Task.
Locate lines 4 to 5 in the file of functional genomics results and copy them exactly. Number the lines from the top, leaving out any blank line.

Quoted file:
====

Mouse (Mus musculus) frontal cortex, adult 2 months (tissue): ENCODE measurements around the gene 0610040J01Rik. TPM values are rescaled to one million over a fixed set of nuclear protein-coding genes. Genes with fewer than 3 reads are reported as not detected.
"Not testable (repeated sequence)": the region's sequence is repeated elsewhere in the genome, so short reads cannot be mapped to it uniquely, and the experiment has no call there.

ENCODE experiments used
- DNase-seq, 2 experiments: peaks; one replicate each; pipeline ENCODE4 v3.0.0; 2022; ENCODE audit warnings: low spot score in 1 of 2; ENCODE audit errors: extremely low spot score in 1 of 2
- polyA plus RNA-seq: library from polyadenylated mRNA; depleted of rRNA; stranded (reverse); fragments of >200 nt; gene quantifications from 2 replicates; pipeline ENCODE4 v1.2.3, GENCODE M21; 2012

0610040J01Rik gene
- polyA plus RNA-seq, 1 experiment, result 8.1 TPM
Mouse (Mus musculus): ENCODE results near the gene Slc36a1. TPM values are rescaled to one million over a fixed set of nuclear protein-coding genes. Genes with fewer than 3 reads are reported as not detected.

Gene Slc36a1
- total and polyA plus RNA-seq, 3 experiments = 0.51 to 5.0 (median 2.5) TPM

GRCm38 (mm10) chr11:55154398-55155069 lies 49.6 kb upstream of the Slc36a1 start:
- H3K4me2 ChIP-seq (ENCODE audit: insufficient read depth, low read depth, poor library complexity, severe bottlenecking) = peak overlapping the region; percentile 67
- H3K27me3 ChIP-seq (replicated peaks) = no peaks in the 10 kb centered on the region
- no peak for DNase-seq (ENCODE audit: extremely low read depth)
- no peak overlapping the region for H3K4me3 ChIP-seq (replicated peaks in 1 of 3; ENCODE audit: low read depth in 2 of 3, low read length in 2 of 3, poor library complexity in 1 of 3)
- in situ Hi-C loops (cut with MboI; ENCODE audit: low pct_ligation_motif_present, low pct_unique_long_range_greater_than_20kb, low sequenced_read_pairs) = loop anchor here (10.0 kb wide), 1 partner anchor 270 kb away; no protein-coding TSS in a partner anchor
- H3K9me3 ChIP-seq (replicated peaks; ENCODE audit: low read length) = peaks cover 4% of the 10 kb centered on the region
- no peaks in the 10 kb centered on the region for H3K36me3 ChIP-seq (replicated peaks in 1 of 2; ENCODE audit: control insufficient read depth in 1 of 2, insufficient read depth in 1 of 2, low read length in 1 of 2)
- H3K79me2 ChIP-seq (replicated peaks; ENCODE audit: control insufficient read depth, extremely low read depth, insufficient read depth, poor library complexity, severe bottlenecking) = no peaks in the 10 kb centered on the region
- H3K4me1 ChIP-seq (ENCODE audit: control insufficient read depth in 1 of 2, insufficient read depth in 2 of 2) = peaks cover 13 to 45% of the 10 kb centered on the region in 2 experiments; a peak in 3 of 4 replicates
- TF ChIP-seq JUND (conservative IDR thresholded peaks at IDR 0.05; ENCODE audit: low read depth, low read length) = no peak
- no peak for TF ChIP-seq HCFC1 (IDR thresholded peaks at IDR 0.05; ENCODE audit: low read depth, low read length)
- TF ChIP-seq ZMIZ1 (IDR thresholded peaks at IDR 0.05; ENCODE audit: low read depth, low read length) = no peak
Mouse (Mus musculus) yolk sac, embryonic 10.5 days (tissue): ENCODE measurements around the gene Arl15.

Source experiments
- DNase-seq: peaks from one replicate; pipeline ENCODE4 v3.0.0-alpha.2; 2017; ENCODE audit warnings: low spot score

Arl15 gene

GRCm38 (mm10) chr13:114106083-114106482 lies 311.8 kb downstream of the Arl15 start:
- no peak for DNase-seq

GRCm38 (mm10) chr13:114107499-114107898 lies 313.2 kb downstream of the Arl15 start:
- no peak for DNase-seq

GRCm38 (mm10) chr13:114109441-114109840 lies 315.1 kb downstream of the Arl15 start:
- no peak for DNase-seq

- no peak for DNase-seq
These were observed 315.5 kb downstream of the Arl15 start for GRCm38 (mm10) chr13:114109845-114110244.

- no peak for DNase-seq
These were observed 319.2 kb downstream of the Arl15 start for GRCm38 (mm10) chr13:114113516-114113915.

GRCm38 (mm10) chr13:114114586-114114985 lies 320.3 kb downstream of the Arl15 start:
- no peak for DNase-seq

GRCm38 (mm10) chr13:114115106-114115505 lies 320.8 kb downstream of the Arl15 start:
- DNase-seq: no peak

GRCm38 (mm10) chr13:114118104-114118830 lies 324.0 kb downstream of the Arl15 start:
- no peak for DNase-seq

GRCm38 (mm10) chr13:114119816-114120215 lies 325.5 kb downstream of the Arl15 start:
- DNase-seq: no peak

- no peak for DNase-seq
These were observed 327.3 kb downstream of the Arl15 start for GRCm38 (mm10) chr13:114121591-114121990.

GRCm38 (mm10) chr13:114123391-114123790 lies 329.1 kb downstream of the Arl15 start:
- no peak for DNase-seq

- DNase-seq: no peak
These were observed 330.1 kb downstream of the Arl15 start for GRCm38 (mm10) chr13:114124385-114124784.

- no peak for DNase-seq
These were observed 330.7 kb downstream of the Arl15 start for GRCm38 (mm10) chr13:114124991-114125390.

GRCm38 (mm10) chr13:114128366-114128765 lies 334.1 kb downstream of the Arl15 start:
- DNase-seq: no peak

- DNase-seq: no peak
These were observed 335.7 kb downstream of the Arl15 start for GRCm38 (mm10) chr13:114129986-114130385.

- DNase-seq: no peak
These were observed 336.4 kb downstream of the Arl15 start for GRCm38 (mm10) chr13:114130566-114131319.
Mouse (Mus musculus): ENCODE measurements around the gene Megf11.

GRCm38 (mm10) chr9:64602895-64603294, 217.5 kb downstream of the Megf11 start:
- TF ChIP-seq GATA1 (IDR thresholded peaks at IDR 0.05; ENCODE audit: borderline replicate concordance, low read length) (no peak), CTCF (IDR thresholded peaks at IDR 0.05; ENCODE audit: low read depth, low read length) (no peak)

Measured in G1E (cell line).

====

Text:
- DNase-seq, 2 experiments: peaks; one replicate each; pipeline ENCODE4 v3.0.0; 2022; ENCODE audit warnings: low spot score in 1 of 2; ENCODE audit errors: extremely low spot score in 1 of 2
- polyA plus RNA-seq: library from polyadenylated mRNA; depleted of rRNA; stranded (reverse); fragments of >200 nt; gene quantifications from 2 replicates; pipeline ENCODE4 v1.2.3, GENCODE M21; 2012